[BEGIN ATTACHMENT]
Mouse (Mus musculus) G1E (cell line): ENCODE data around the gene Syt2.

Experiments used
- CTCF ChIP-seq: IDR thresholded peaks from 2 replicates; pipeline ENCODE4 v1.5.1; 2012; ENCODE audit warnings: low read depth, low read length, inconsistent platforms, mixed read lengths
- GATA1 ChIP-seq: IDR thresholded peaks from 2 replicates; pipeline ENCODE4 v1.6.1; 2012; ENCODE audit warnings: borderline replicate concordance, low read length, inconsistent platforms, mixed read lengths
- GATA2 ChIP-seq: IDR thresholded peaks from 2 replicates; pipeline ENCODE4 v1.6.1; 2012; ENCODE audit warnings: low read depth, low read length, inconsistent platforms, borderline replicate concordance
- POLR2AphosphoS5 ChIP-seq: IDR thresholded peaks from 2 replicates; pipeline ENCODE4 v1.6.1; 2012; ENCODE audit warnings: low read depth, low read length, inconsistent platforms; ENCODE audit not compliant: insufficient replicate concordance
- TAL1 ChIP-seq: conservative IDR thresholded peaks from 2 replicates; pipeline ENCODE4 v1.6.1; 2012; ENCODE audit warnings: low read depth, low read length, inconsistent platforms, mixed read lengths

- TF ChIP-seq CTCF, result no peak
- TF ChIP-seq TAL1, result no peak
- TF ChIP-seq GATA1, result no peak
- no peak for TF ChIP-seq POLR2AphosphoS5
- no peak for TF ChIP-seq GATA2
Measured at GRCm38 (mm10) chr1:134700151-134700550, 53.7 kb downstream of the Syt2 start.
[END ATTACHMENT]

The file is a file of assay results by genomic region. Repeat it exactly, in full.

Mouse (Mus musculus) G1E (cell line): ENCODE data around the gene Syt2.

Experiments used
- CTCF ChIP-seq: IDR thresholded peaks from 2 replicates; pipeline ENCODE4 v1.5.1; 2012; ENCODE audit warnings: low read depth, low read length, inconsistent platforms, mixed read lengths
- GATA1 ChIP-seq: IDR thresholded peaks from 2 replicates; pipeline ENCODE4 v1.6.1; 2012; ENCODE audit warnings: borderline replicate concordance, low read length, inconsistent platforms, mixed read lengths
- GATA2 ChIP-seq: IDR thresholded peaks from 2 replicates; pipeline ENCODE4 v1.6.1; 2012; ENCODE audit warnings: low read depth, low read length, inconsistent platforms, borderline replicate concordance
- POLR2AphosphoS5 ChIP-seq: IDR thresholded peaks from 2 replicates; pipeline ENCODE4 v1.6.1; 2012; ENCODE audit warnings: low read depth, low read length, inconsistent platforms; ENCODE audit not compliant: insufficient replicate concordance
- TAL1 ChIP-seq: conservative IDR thresholded peaks from 2 replicates; pipeline ENCODE4 v1.6.1; 2012; ENCODE audit warnings: low read depth, low read length, inconsistent platforms, mixed read lengths

- TF ChIP-seq CTCF, result no peak
- TF ChIP-seq TAL1, result no peak
- TF ChIP-seq GATA1, result no peak
- no peak for TF ChIP-seq POLR2AphosphoS5
- no peak for TF ChIP-seq GATA2
Measured at GRCm38 (mm10) chr1:134700151-134700550, 53.7 kb downstream of the Syt2 start.